Fullstack Killswitch. Towards a Integrated ‘Universal Escape Key’ for All Extended Reality Systems Mathana Stender, May 2020 In the 1975 classic ‘Bohemian Rhapsody’, Freddie Mercury asked “Is this the realRead More
Should algorithms replace bureaucrats? Some hope that automated decisions will make public administration more efficient and fair. But they can also pose a threat to our privacy, freedom of expression and protection from discrimination.
The Council of Europe has set up a new Committee of experts on Internet Intermediaries (MSI-NET). Ben Wagner, Director of CIHR, has been appointed as a member of this Committee.
The 2015 Volkswagen emission scandal is a recent example of the power and challenges of algorithmic regulation. Volkswagen used software to manipulate the emissions of cars, and public regulators were unable to access the source code of this software.
Why do algorithms raise ethical concerns? Because they keep information away from us, make subjective decisions and – most importantly – we don’t always know how they work. CIHR put together a publication which summarises key issues of the Ethics of Algorithms debates.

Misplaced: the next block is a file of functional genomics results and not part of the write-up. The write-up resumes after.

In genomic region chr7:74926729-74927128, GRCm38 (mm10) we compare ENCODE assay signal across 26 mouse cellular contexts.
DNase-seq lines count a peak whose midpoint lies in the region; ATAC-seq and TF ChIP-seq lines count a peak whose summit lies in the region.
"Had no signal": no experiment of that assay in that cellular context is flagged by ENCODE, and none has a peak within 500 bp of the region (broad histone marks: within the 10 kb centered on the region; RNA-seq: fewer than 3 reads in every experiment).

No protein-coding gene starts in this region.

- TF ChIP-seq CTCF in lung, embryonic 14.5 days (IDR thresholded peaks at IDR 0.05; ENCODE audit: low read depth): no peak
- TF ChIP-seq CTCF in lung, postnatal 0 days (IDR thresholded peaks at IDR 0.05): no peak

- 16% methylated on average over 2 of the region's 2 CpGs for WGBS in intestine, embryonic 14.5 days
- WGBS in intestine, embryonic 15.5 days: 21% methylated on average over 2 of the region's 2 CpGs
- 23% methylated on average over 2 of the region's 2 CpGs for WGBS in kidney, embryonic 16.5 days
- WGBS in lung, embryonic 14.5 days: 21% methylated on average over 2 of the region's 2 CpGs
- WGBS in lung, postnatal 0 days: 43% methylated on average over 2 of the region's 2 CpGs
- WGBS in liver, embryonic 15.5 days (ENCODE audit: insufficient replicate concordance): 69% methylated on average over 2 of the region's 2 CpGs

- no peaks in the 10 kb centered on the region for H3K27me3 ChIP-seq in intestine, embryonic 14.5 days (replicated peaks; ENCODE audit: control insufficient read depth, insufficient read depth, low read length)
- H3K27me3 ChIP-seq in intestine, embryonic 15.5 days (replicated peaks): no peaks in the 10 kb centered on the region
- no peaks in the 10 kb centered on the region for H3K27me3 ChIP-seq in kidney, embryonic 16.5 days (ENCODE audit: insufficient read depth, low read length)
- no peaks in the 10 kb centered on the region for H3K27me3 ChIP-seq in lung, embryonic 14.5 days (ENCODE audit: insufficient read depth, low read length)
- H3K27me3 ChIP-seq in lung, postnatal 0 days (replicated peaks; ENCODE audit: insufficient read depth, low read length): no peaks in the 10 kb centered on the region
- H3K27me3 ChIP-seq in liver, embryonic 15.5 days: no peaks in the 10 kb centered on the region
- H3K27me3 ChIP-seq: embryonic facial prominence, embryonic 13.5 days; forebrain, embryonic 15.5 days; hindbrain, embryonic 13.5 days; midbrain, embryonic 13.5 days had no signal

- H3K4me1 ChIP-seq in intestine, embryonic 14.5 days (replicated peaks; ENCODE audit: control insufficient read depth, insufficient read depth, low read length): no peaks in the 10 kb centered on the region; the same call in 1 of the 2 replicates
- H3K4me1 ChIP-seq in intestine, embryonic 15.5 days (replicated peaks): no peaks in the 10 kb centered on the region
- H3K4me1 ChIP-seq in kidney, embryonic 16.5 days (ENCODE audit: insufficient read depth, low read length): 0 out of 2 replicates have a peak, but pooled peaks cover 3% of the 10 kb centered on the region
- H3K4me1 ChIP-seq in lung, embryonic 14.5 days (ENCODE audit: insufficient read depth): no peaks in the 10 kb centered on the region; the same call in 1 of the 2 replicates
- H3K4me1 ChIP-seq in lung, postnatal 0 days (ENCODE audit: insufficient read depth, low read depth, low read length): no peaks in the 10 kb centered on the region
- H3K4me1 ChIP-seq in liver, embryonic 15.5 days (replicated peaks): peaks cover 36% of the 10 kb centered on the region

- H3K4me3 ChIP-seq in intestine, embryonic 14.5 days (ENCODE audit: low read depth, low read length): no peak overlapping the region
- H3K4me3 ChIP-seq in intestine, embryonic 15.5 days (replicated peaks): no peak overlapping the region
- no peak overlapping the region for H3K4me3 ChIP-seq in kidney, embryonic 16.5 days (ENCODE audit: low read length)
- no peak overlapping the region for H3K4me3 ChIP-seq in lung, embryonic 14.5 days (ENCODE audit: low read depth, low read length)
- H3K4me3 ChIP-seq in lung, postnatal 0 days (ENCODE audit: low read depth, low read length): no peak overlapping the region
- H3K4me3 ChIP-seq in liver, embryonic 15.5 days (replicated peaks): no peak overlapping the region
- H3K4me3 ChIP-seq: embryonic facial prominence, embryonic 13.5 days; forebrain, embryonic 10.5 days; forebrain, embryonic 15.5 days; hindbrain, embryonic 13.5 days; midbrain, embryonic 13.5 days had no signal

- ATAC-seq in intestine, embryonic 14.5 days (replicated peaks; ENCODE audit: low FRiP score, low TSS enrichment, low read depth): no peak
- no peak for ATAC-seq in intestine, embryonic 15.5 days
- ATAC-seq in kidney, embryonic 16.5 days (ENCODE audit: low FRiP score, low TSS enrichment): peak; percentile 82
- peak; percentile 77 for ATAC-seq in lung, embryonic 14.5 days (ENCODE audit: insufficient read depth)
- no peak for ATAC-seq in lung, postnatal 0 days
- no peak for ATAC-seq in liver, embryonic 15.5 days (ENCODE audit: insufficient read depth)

“The disconnection of communications networks has serious negative consequences for both economy and society in Pakistan” says Ben Wagner, who contributed to a new report on network shutdowns published today. In Pakistan, mobile and internet networks are disconnected frequently during public gatherings due to security concerns.
The Centre for Internet and Human Rights will be participating in the Global Conference on Cyberspace in The Hague on April 16-17, 2015.
Algorithms are increasingly used to make decisions for us, about us, or with us. From areas of life that did not exist more than a decade ago, like online search or social media news areas, to fields where decisions used to be made exclusively via human judgement.
The exchanges initiated during the Ethics of Algorithms event in Berlin helped to deepen our understanding of the way algorithms govern our lives now and refine questions for future research.
At the beginning of March, the CIHR will bring together leading experts from academia, technology and civil society to discuss the ethical dimensions of algorithms. The event will be hosted by the Technical University of Berlin.